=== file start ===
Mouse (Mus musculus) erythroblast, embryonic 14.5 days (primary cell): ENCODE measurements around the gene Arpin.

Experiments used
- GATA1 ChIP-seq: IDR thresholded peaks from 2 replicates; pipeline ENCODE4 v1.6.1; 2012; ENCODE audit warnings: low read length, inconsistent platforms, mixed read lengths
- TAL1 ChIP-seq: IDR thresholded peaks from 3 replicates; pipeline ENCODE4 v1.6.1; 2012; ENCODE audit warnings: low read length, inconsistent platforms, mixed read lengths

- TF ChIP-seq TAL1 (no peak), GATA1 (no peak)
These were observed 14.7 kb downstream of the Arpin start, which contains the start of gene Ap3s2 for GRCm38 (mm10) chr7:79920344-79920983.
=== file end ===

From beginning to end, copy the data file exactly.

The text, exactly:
Mouse (Mus musculus) erythroblast, embryonic 14.5 days (primary cell): ENCODE measurements around the gene Arpin.

Experiments used
- GATA1 ChIP-seq: IDR thresholded peaks from 2 replicates; pipeline ENCODE4 v1.6.1; 2012; ENCODE audit warnings: low read length, inconsistent platforms, mixed read lengths
- TAL1 ChIP-seq: IDR thresholded peaks from 3 replicates; pipeline ENCODE4 v1.6.1; 2012; ENCODE audit warnings: low read length, inconsistent platforms, mixed read lengths

- TF ChIP-seq TAL1 (no peak), GATA1 (no peak)
These were observed 14.7 kb downstream of the Arpin start, which contains the start of gene Ap3s2 for GRCm38 (mm10) chr7:79920344-79920983.